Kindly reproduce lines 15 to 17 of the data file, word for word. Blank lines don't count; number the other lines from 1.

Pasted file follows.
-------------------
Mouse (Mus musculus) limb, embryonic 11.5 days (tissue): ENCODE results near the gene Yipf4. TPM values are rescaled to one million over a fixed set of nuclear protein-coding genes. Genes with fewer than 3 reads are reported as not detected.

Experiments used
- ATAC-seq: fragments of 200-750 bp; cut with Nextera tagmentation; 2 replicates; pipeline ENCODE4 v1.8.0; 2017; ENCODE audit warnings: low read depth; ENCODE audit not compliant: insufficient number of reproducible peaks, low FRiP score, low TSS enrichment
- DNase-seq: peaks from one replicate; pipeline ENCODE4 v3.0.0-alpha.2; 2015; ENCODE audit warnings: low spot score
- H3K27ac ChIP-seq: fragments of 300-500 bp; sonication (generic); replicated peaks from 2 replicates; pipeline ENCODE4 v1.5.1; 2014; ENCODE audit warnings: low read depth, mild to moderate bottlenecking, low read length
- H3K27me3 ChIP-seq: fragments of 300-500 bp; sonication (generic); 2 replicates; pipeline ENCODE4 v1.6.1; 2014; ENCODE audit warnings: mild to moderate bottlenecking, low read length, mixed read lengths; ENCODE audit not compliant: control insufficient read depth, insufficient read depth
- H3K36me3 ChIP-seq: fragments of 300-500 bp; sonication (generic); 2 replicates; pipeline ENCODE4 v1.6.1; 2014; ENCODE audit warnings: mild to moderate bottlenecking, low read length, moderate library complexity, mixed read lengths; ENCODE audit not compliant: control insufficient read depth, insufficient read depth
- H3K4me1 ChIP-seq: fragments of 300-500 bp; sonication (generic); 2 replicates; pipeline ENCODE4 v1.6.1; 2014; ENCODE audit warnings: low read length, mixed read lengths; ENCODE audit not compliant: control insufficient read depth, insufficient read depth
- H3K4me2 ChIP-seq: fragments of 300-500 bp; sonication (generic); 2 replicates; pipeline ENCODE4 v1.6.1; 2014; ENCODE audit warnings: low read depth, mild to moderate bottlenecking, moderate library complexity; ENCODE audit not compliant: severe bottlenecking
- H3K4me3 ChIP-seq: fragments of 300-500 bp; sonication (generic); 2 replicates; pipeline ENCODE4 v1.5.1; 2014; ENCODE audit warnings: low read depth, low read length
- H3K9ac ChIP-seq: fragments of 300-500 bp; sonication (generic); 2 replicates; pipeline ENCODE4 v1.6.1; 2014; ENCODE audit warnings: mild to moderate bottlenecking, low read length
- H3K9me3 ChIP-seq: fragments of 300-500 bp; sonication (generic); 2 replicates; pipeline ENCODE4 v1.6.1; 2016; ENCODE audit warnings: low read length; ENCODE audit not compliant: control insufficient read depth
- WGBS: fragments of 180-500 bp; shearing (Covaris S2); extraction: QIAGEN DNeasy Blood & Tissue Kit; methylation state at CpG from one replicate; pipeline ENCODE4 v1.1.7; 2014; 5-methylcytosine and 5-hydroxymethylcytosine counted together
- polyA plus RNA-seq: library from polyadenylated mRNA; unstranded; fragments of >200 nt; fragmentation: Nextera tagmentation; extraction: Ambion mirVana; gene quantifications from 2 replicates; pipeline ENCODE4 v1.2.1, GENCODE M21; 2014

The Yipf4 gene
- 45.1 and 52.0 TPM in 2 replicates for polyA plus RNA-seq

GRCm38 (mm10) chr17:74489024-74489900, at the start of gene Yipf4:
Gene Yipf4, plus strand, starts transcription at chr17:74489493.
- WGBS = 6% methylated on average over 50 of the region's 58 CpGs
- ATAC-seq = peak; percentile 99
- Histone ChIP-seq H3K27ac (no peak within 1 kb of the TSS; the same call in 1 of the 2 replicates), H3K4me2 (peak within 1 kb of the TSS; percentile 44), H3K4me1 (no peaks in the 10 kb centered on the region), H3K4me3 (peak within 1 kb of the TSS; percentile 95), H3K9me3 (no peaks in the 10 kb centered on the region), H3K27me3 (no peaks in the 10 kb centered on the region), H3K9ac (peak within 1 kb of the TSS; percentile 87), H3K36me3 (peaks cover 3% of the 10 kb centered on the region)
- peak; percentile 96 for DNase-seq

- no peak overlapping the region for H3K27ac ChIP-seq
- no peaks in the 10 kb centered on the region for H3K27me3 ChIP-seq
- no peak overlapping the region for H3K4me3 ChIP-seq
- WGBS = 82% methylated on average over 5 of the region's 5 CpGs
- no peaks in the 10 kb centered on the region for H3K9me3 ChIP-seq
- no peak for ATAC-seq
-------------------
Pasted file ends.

The Yipf4 gene
- 45.1 and 52.0 TPM in 2 replicates for polyA plus RNA-seq

GRCm38 (mm10) chr17:74489024-74489900, at the start of gene Yipf4: